Loading... Please wait...


I forgot to take a Starting / Original Gravity reading and I am bottling today. Is it too late to determine the alcohol percentage?

Posted by Don Christian on

I forgot to take a Starting / Original Gravity reading and I am bottling today. Is it too late to determine the alcohol percentage?

The most accurate method available to most home brewers and winemakers is to calculate alcohol by volume is the Spirit Indication Test. This method involves boiling a known sample of mead (wine or beer) to remove all its alcohol, reconstituting the solution to the original sample volume, and then comparing the SG of the two samples to determine the alcohol by volume.

These steps are defined below:

1. Measure the SG of the finished beer, wine or mead (a.k.a. "sample.")

2. Measure 250 mL of the sample with a graduated cylinder and pour into a flask, beaker, or pot that can be boiled.

3. Boil the sample to half its volume. As alcohol’s boiling point is less than that of water, all of the alcohol in the sample will have evaporated.

4. Reconstitute the sample to its original volume, 250 mL, using distilled water. Distilled water has an SG of 1.000, so we can ensure that the only changes to SG from the original sample to the final sample are the reduction of alcohol and replacement with water. The reason for using distilled water is to ensure the water being added has a specific gravity of 1.0. If it does not the calculations will be thrown off and you will not get accurate results. Also, to ensure accuracy, the post-boil level needs to be exactly the same level as was there pre-boil. The degree to which you don’t get back to the same level drives a difference in the ratio of material that produces a deflection in specific gravity to water which will throw off the final measurement. If we do bring the level back precisely then we will have replaced the water boiled off with water and the alcohols boiled off with water. Hey, that is it; replacing the alcohol with water.

5. Calculate ABV

The difference between these two specific gravities multiplied by 1000 is known as the spirit indication. If the specific gravity taken after replacement is SG2 and the initial specific gravity is SG1, then the equation [1] is:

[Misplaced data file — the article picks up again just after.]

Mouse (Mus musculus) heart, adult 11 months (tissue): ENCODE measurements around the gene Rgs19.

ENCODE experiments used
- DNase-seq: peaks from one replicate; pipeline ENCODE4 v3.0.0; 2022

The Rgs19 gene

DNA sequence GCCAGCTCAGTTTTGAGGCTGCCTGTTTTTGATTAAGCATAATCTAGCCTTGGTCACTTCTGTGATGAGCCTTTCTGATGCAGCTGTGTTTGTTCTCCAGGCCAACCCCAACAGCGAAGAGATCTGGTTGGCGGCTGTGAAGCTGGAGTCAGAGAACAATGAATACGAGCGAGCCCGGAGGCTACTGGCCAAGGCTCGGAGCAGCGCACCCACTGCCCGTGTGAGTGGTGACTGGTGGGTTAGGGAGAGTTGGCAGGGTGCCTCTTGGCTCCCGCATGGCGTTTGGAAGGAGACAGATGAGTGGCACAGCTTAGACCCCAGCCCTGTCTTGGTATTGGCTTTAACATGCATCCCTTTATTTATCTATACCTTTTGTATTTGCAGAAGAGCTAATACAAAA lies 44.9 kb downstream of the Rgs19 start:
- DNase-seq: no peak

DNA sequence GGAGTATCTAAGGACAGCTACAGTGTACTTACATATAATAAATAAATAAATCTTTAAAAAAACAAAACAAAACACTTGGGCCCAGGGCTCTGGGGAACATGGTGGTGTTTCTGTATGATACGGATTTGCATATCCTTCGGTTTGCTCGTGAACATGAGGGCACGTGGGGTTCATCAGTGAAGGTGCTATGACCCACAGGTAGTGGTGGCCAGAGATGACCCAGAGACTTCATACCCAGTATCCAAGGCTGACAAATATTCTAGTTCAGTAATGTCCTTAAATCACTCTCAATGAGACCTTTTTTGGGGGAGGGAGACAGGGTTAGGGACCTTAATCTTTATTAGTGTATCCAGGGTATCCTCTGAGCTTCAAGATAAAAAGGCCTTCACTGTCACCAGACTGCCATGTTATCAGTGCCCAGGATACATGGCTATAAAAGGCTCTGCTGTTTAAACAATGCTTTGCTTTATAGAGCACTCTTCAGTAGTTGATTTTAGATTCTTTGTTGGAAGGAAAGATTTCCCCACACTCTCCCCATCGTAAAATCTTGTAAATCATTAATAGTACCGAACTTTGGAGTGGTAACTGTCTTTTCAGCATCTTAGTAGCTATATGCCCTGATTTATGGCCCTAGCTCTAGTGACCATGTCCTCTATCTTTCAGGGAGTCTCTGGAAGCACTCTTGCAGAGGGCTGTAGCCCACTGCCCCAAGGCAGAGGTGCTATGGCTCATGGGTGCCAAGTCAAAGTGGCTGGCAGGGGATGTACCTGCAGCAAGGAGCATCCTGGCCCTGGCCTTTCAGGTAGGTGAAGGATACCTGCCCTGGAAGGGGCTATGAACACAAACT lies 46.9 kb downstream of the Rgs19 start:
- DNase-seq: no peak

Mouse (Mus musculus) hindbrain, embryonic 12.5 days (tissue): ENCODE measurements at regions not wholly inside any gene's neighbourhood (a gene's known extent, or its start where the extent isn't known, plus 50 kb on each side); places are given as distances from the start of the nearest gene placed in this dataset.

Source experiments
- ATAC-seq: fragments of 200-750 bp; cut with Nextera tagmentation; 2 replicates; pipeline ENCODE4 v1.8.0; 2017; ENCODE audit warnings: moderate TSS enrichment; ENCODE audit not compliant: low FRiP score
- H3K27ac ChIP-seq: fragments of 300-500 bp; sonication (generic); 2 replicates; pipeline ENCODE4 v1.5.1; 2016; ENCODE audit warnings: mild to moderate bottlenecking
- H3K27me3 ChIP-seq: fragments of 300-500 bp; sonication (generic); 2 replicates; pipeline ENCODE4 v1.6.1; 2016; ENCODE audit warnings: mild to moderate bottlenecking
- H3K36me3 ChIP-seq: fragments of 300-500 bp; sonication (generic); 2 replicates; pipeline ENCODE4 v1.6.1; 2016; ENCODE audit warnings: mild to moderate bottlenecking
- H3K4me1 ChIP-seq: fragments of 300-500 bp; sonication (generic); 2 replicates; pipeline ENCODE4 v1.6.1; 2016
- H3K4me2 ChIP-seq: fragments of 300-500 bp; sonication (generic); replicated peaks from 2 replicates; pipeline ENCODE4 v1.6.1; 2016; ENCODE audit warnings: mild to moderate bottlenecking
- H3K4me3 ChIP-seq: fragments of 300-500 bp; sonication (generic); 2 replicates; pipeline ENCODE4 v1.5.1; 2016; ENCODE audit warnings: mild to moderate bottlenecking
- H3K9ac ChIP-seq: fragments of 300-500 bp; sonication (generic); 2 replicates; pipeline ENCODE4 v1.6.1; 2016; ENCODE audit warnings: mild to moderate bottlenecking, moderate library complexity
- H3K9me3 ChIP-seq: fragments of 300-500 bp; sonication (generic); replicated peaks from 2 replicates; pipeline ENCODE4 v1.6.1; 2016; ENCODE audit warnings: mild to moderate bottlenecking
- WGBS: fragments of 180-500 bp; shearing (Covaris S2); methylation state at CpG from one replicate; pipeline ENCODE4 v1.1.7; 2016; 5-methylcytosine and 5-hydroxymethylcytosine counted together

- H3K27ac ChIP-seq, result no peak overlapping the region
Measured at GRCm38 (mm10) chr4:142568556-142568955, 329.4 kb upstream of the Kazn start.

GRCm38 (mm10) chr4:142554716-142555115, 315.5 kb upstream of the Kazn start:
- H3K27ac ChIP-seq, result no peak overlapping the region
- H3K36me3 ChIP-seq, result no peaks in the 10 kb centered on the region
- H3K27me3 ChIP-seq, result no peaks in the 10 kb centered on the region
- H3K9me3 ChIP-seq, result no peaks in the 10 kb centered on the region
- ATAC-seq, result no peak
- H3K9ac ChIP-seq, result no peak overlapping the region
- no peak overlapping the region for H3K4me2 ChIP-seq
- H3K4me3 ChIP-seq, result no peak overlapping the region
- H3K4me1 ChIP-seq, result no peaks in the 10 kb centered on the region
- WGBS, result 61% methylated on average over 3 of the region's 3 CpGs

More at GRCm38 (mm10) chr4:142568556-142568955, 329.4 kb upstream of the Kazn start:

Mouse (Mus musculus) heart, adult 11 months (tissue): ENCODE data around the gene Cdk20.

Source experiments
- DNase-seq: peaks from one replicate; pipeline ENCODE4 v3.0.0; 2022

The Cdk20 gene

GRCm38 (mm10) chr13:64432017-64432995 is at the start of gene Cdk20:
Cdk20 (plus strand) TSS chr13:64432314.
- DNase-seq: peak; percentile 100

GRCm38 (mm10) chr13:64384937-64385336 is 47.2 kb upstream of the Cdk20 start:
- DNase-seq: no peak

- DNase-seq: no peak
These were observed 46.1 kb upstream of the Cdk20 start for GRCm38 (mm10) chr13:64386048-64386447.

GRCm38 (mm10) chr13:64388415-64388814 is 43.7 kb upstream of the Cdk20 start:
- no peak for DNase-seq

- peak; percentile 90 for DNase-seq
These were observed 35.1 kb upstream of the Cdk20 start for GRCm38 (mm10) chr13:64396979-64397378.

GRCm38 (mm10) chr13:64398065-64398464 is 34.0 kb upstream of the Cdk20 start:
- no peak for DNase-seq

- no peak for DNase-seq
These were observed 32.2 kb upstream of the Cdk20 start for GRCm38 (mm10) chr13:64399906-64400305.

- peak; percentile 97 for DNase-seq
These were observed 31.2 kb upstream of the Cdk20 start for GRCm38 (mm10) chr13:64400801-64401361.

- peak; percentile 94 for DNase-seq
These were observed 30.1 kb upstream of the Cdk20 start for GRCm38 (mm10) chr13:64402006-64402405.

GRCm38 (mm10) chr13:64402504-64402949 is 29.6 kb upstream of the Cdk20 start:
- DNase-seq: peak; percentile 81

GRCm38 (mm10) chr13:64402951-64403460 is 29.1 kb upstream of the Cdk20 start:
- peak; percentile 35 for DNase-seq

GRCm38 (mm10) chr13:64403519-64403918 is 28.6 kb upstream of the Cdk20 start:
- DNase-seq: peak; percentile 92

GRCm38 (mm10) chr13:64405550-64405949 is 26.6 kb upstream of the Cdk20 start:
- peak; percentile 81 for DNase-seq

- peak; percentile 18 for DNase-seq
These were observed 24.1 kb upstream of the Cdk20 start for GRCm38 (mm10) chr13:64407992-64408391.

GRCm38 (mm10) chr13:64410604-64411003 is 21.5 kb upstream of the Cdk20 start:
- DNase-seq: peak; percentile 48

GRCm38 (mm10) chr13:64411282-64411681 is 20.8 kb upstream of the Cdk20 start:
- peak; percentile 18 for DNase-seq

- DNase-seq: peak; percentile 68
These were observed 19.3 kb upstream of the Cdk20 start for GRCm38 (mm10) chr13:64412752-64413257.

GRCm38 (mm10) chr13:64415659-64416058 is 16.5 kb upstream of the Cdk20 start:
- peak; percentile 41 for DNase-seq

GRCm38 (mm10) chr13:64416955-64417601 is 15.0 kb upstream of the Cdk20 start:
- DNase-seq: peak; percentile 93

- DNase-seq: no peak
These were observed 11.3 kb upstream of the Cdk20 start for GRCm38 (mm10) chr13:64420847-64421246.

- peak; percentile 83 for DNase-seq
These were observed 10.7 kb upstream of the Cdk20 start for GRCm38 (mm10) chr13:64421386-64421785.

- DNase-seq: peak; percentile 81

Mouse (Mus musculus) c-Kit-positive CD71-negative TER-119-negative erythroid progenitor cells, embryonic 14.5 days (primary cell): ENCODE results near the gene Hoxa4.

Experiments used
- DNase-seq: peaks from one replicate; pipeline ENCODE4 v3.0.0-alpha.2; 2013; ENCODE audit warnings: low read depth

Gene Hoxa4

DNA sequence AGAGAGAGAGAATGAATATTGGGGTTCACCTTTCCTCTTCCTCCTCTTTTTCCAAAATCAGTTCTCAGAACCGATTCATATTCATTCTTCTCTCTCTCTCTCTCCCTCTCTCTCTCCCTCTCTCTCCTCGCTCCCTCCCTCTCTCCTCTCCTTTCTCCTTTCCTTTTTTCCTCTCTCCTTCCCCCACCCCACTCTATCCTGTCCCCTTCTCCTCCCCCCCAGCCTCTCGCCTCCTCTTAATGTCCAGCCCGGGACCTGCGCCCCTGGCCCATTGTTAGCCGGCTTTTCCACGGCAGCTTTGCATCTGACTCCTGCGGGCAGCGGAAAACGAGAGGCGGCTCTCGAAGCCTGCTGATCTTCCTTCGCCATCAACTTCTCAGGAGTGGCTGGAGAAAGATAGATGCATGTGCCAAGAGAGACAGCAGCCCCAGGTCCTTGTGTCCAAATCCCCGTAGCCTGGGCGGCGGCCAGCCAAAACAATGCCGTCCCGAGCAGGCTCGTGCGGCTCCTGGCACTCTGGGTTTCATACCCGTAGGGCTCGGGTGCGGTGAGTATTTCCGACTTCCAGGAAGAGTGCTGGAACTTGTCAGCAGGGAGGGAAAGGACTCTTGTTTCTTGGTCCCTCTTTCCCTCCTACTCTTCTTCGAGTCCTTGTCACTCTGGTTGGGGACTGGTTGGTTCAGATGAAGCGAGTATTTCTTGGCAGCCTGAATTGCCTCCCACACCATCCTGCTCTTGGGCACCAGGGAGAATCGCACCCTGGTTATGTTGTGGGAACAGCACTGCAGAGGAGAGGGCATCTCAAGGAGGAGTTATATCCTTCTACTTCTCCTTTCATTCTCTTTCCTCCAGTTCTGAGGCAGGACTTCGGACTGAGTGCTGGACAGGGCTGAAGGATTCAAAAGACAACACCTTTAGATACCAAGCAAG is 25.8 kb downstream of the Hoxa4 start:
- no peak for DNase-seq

Spirit indication (SI) = (SG2 – SG1)*1000

The best formula I have found to give the percentage alcohol by volume (%ABV) is:

%ABV = (0.008032927443 * SI^2) + (0.6398537044 * SI) – 0.001184667159

Note: There is an equation that has been picked up on the net but is incorrect. I mention it only so you will not be confused by it. Please do not use %ABV =(SI/1000)/2.11*1000.

Jon Musther’s site at has an online calculator that will handle the actual calculations for you so you don’t really need to create your own if you don’t want to.

One great feature of this method is that it only requires measurements of the final beer, wine, mead, cider, not a measure of the initial wort/must. However, that in itself presents issues, as the brewer/winemaker does not know the status of the mead during its fermentation, and may schedule nutrient additions at inopportune times.

This method also involves the sacrifice of a portion of your finished product. So, for those looking to calculate ABV without sacrificing their mead, a method using only measurements is ideal. 250 mL is only 1.25% of a 5 gallon batch (6.25% of a 1 gallon batch), but that is still a cup you can’t drink!

A similar method involves using an ebulliometer, but for home hobbyist use, this is an unnecessary investment. Instead, keep reading below to find ways that don’t require a significant sacrifice of the finished mead to determine alcohol by volume.

[1] I got this equation from Jonathan Musther at I don’t know where he got it or if he created it but it matches the table values from William Honneyman,B.Sc.,Ph.D. discussed in

Back to Top